What causes benign rolandic epilepsy (BRE)? BRE is thought to be a genetic disorder. Studies suggest that certain regions on chromosome 11 (11p13) and chromosome 15 (15q14) may be involved in BRE, but a specific gene has not been identified.
Can you outgrow benign rolandic epilepsy?
Often in benign rolandic epilepsy, no treatment is needed or recommended. Seizures in benign rolandic epilepsy are usually mild, harmless, and infrequent. Virtually all children outgrow the condition.
What does benign seizure mean?
Summary. Listen. Benign rolandic epilepsy (BRE) is the most common form of childhood epilepsy. It is referred to as “benign” because most children outgrow the condition by puberty. This form of epilepsy is characterized by seizures involving a part of the brain called the rolandic area.
How long does benign rolandic epilepsy last?
These seizures are typically brief, lasting no more than 2 minutes in most cases, and are usually infrequent.
How common is Bre?
Benign rolandic epilepsy is the most common childhood epilepsy, accounting for 15 percent of diagnoses. The condition affects boys more often than girls.
What is r/o seizure?
Kids with benign rolandic epilepsy of childhood (BREC) have seizures that involve twitching, numbness, or tingling of the face or tongue. They typically happen in the early morning hours or just before bedtime. They also can happen during sleep.
Why do seizures happen at night?
It’s believed that sleep seizures are triggered by changes in the electrical activity in your brain during certain stages of sleeping and waking. Most nocturnal seizures occur in stage 1 and stage 2, which are moments of lighter sleep. Nocturnal seizures can also occur upon waking.
What are the symptoms of nocturnal seizures?
During a nocturnal seizure, a person may:
- cry out or make unusual noises, especially right before the muscles tense.
- suddenly appear very rigid.
- wet the bed.
- twitch or jerk.
- bite their tongue.
- fall out of the bed.
- be difficult to wake after the seizure.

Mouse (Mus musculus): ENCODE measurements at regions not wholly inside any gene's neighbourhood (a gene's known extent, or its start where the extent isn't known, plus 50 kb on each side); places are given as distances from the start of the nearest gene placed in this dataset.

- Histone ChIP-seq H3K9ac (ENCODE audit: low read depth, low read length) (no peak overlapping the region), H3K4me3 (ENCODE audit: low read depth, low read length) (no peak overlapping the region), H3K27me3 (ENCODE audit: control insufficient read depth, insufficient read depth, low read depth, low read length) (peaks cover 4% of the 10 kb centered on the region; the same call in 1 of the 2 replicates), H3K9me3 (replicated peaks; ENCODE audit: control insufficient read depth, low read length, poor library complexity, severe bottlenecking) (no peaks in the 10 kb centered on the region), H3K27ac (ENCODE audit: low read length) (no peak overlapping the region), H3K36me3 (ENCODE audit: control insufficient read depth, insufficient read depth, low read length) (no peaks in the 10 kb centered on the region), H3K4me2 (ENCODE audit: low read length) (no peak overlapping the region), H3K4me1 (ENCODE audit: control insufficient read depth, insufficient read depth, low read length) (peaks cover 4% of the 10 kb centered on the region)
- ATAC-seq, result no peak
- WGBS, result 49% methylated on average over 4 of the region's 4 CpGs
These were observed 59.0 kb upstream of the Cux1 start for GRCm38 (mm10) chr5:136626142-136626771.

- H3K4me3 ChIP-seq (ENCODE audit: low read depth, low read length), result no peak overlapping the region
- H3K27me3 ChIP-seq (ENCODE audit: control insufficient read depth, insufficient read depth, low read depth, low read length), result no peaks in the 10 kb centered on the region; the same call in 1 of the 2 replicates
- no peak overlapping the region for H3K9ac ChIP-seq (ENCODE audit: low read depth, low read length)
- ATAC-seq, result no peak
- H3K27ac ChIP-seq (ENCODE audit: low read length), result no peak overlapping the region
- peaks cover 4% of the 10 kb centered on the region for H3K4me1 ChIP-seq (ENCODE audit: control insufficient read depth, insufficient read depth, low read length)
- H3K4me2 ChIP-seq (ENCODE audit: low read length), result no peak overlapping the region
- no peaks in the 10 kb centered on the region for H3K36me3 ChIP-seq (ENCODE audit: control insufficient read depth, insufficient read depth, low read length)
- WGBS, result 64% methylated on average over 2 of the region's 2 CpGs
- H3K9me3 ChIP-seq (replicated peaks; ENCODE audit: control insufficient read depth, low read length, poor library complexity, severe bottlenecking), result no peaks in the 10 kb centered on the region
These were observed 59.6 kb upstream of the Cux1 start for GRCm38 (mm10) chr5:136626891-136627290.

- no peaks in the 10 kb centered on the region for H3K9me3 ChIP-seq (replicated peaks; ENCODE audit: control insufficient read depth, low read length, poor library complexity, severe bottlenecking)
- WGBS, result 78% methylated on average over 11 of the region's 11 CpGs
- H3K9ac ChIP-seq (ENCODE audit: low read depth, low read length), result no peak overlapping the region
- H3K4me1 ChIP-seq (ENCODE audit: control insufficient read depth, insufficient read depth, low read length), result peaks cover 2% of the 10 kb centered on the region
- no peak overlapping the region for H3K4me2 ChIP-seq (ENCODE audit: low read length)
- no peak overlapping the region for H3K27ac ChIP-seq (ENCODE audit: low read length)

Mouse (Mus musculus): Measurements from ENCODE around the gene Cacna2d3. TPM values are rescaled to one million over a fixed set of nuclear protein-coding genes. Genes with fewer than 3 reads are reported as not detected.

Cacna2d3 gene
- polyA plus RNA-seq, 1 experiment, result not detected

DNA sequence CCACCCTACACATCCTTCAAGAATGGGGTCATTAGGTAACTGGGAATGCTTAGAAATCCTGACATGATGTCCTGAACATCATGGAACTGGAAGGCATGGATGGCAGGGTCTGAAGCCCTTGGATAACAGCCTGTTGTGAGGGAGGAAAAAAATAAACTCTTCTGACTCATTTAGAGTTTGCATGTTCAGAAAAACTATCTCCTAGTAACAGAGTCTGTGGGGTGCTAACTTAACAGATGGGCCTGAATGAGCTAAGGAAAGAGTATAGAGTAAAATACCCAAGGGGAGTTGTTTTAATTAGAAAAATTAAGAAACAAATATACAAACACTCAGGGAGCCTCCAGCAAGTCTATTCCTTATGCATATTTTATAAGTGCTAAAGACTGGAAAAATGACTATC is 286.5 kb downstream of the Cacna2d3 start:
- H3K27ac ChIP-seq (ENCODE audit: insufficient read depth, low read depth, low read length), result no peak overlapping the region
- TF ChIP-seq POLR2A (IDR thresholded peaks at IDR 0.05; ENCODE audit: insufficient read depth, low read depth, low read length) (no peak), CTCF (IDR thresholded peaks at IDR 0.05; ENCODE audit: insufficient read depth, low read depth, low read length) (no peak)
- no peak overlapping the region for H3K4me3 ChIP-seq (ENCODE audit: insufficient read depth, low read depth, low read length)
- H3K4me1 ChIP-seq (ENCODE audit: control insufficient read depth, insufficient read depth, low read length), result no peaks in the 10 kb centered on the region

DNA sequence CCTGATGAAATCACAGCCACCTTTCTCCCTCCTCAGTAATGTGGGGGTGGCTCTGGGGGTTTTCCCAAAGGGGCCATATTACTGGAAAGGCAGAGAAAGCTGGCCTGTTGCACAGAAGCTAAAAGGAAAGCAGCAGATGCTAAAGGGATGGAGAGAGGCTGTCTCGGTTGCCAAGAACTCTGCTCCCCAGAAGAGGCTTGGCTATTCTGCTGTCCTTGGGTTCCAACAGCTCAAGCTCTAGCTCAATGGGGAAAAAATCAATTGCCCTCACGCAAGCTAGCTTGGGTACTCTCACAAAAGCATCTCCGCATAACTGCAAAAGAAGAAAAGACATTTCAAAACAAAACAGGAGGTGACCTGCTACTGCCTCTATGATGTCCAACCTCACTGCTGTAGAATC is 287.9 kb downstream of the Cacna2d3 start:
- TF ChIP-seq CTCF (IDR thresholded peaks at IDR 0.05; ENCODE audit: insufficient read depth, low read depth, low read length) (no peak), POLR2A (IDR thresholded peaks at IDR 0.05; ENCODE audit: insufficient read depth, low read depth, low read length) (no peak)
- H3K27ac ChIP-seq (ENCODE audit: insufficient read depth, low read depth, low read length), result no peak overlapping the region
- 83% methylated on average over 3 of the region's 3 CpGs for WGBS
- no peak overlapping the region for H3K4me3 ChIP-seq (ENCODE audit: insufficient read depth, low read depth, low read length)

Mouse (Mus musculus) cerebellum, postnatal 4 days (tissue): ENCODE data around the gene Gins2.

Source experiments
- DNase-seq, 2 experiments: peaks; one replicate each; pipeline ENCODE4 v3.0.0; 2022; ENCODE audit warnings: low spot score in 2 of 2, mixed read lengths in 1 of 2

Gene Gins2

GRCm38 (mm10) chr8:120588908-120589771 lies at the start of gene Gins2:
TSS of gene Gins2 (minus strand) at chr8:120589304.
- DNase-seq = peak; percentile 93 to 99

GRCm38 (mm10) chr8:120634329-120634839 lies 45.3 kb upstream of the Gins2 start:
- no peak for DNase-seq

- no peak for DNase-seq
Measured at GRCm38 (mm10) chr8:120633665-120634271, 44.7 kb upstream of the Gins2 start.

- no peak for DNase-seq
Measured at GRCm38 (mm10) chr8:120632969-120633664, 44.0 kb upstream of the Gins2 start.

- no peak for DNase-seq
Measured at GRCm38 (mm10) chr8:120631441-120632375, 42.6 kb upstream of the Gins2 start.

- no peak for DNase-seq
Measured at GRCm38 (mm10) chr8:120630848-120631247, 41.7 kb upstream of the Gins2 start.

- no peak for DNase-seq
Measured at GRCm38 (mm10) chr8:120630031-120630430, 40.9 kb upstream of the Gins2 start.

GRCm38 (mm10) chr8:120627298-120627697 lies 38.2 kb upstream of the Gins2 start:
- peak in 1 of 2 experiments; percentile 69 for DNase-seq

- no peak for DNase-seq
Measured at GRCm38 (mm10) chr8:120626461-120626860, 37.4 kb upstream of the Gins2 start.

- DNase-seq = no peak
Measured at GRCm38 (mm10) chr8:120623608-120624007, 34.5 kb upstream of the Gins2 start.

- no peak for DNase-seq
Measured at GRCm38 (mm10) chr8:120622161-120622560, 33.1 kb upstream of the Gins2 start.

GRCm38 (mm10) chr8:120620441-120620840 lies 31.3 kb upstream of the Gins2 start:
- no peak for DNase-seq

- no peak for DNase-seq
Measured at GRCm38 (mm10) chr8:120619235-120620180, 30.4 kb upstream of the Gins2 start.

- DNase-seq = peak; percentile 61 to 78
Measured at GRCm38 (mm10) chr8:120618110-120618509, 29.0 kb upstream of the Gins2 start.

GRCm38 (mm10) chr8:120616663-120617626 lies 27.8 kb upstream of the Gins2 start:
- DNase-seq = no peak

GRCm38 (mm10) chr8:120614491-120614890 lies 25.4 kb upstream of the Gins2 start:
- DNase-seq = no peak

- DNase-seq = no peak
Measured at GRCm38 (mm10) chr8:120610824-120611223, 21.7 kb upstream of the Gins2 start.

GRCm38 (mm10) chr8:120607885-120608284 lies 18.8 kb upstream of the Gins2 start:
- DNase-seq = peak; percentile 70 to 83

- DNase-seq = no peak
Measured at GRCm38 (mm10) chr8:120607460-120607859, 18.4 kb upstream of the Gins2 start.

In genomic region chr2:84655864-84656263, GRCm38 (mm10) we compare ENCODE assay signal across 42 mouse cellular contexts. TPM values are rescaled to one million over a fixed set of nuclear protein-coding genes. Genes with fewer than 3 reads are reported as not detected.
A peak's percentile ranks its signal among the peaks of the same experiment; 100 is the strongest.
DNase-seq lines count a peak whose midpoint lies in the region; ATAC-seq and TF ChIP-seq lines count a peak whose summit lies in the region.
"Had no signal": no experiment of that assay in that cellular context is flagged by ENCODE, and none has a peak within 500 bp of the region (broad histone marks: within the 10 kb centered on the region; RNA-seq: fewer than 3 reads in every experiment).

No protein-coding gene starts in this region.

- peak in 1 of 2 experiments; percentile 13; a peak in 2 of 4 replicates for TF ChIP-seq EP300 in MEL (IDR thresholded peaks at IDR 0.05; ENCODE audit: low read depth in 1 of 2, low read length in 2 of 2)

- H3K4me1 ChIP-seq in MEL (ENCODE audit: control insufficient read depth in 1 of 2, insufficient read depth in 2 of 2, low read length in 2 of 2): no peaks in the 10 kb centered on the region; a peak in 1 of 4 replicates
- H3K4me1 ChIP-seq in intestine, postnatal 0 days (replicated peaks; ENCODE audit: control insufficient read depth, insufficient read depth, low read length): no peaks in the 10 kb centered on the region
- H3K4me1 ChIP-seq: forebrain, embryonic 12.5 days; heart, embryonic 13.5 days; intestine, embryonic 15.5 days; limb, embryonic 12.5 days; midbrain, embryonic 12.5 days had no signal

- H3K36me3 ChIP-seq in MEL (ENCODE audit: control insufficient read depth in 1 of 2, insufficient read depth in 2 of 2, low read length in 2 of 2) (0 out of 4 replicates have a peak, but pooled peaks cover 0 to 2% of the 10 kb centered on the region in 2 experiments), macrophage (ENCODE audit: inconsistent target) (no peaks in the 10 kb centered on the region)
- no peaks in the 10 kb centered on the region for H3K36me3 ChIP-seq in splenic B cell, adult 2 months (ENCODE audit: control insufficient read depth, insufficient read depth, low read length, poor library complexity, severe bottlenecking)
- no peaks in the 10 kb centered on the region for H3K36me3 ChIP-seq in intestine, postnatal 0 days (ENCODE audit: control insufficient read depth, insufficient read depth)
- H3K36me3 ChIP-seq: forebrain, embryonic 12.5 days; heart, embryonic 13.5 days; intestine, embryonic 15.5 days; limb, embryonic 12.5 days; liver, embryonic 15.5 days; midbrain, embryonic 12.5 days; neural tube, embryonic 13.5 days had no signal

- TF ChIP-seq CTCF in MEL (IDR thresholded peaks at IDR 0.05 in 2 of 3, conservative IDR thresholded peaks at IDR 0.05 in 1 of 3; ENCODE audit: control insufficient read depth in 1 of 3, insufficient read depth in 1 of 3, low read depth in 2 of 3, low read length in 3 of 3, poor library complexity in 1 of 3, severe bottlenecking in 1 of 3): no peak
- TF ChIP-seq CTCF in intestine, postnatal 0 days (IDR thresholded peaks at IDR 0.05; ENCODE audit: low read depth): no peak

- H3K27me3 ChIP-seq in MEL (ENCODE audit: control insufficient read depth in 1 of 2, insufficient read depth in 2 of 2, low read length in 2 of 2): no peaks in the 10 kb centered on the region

- be confused or display other unusual behaviors after a seizure.
Does epilepsy cause autism? There is no evidence that seizures or epilepsy (that is, recurrent seizures) cause autism. Several research studies have shown that the relationship between autism and epilepsy is not one of cause and effect.
Why does my son only have seizures at night?
Children may also have convulsions during a nocturnal seizure. Most nocturnal seizures are brief and mainly occur at the beginning of the night or just before waking. Lack of sleep, stress, and certain sounds can trigger nocturnal seizures in some children.
What type of seizure is status epilepticus?
A seizure that lasts longer than 5 minutes, or having more than 1 seizure within a 5 minutes period, without returning to a normal level of consciousness between episodes is called status epilepticus. This is a medical emergency that may lead to permanent brain damage or death.
Can seizures be harmless?
Most seizures end on their own and cause minimal concerns. Yet during some seizures, people can injure themselves, develop other medical problems or life-threatening emergencies.
Does benign Rolandic epilepsy get worse?
Epilepsy Information Progression: each type of epilepsy will have a particular evolution. For example, benign rolandic epilepsy will be outgrown by adolescence; juvenile myoclonic epilepsy is relatively easy to control with medication, however, without medication it will relapse and so on.
How often do Rolandic seizures occur?
BRE occurs more often in boys than in girls with a 1.5 to 1 predominance. The incidence of BRE is 10 to 20 per 100,000 children up to age 15 years. BRE makes up about 15% of all epilepsy cases in children which makes it the most common epilepsy syndrome of childhood.
Can sugar trigger a seizure?
Many seizures take place when blood sugar is low. Stimulants such as tea, coffee, chocolate, sugar, sweets, soft drinks, excess salt, spices and animal proteins may trigger seizures by suddenly changing the body’s metabolism.